Friday, September 24, 2010

Surface stories v

What do you see? 


  1. Bread mould or mollusc, the fringed lip of an oyster.

    A clue please.

  2. Lovely foam/ fungi/ "beaded bubbles winking at the brim" . . .

  3. Something I don't want to eat but would be tempted to nibble at just to hear the crcrcrcrc.

  4. Dear Elisabeth -- you're close! The image is indeed evidence of something that lived too long in my fridge... Aside from the 'acutal' , though, what else might it suggest? (You're so great at metaphor!)

    I first saw a family of blue beach-dwelling creatures tenderly cosseting a beached skate.

    Then, when I looked again in an entirely different mood, I saw a wolf in lamb's clothing (metaphorically speaking)... an apparently benign , jewel-spangled and velvety energy intent on a not-so benign take-over; a deceptive force slowly and calculatingly insinuating itself into the body of its chosen host. (Eurgh.)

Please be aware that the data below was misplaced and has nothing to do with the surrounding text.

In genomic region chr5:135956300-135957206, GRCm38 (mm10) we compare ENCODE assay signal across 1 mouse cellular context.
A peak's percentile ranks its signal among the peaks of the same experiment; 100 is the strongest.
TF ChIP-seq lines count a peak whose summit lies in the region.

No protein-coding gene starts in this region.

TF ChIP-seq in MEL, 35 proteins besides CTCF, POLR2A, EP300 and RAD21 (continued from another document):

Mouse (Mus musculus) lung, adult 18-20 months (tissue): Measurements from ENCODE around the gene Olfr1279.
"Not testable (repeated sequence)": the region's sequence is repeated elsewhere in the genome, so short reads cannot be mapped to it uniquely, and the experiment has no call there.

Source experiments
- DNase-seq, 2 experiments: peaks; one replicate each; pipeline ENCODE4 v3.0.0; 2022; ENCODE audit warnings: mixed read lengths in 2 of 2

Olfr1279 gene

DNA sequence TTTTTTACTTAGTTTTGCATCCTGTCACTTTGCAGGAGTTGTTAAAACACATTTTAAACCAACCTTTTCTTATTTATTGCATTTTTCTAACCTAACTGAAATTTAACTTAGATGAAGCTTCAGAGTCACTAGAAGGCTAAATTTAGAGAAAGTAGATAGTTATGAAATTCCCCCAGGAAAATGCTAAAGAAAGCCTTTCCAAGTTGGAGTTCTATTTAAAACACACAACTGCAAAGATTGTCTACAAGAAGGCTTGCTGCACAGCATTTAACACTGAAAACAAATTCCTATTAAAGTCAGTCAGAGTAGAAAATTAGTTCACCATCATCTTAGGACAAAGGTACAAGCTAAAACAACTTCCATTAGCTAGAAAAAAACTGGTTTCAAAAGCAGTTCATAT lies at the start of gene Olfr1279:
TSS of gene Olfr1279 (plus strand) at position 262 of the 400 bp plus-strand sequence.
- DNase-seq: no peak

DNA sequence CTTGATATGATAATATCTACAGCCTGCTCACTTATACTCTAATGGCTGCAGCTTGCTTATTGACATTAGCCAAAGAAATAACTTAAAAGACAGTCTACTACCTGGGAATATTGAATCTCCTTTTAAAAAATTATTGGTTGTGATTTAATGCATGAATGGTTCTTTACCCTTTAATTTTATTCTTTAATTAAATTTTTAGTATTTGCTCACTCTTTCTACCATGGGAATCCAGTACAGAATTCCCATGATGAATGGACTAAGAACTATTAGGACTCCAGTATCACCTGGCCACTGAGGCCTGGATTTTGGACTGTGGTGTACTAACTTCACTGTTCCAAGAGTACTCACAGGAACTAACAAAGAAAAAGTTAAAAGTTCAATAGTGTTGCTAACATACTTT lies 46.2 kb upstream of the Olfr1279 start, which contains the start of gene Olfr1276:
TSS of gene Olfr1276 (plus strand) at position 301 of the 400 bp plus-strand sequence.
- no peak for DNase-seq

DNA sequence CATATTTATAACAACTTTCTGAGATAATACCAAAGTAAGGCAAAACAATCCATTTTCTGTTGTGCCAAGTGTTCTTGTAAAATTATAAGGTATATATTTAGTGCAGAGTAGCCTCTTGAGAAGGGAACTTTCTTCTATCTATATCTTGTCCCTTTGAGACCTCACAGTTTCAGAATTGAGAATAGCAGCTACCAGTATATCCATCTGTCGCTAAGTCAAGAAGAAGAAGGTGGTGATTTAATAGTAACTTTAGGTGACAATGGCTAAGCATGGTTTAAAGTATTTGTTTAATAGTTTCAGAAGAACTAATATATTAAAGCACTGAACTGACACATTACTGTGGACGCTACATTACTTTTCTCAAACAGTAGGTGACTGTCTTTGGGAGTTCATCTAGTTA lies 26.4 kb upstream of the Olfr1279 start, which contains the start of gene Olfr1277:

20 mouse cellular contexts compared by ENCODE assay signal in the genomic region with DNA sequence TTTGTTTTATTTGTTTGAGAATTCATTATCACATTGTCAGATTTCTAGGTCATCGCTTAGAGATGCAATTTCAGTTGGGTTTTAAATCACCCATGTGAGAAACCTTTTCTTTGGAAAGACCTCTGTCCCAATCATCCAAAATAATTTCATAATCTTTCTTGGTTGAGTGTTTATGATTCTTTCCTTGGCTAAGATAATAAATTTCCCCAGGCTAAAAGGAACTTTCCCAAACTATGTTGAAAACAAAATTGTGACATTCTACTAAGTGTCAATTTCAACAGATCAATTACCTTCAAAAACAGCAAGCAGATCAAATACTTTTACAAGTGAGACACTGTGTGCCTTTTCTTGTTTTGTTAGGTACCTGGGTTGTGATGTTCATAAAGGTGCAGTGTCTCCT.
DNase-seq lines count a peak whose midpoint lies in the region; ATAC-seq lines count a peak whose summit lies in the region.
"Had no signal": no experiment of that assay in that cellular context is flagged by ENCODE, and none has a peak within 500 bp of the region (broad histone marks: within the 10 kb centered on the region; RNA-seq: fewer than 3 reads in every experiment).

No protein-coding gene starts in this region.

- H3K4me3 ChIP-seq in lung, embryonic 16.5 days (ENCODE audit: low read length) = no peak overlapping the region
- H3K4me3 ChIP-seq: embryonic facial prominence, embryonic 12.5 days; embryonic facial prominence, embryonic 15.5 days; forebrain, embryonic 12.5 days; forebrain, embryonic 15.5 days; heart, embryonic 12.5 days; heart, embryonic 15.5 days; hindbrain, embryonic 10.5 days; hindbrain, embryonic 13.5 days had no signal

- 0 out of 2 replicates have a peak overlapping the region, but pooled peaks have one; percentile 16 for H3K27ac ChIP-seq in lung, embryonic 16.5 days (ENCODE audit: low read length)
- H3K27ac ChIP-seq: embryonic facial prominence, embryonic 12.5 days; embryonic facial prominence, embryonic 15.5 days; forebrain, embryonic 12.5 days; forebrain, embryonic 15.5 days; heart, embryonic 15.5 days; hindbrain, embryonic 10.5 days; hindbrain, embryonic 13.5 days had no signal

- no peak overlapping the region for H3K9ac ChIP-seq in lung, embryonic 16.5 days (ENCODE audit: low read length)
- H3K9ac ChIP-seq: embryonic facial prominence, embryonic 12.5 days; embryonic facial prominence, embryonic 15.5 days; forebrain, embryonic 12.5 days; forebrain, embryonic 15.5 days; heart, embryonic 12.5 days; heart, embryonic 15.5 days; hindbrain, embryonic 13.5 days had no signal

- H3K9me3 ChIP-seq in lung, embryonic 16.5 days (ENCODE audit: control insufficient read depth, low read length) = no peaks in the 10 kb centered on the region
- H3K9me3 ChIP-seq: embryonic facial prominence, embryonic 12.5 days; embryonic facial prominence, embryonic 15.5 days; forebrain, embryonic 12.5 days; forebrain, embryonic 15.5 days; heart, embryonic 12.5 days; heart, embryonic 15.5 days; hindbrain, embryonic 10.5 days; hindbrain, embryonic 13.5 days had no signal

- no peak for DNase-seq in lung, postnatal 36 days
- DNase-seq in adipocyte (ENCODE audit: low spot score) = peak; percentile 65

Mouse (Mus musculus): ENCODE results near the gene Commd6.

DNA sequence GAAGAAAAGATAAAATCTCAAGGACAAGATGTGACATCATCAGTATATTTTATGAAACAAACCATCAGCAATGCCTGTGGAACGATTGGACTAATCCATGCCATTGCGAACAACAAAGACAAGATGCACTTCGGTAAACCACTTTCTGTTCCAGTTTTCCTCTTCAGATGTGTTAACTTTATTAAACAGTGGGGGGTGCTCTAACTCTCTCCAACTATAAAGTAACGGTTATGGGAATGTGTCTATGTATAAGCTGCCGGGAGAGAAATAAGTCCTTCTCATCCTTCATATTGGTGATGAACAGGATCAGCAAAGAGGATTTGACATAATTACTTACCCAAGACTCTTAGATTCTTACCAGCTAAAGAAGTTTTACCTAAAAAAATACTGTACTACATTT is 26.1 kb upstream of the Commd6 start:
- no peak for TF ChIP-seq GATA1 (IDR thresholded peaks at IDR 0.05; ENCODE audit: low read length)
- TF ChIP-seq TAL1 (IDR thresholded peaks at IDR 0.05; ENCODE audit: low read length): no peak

I'd rather see the blue beach-dwellers any day.

    ; )

  5. Hi Mim - I like your interpretation... it conjures up something one could thread onto a necklace or release into the sky as a new constellation. Thank you.

  6. I'm intrigued that you see brittleness in these forms, Pen - and yes, now I can, too. Come to think of it, I can even imagine cracking a tooth on them! Blue teeth? Bluetooth?

    Ha ha xx

  7. Ah, yes T! So they are.

    And suddenly there are sponges and soap bubbles, too.

    Welcome home! Hope you're over your jetlag...
    L, C x

  8. Sponges and bubbles, but with the rounded edges only time can create, then also they float above the planet or do they rest on water so clear they seem suspended?

  9. Dear Marylinn - I love your eye on the world; every thing is many things. . . why yes, these forms are sponges, embryos, bubbles; they are continents floating above the planet, islands suspended in clearest oceans; they are molluscs, mittens, foam, fungi, crisp edible shapes with a crcrcrcrc sound, an oyster's fringed lip.

    Thank you ; )

  10. the pieces of a heart long broken, but rounded to something soft by the water. The sharp edges have become sea glass.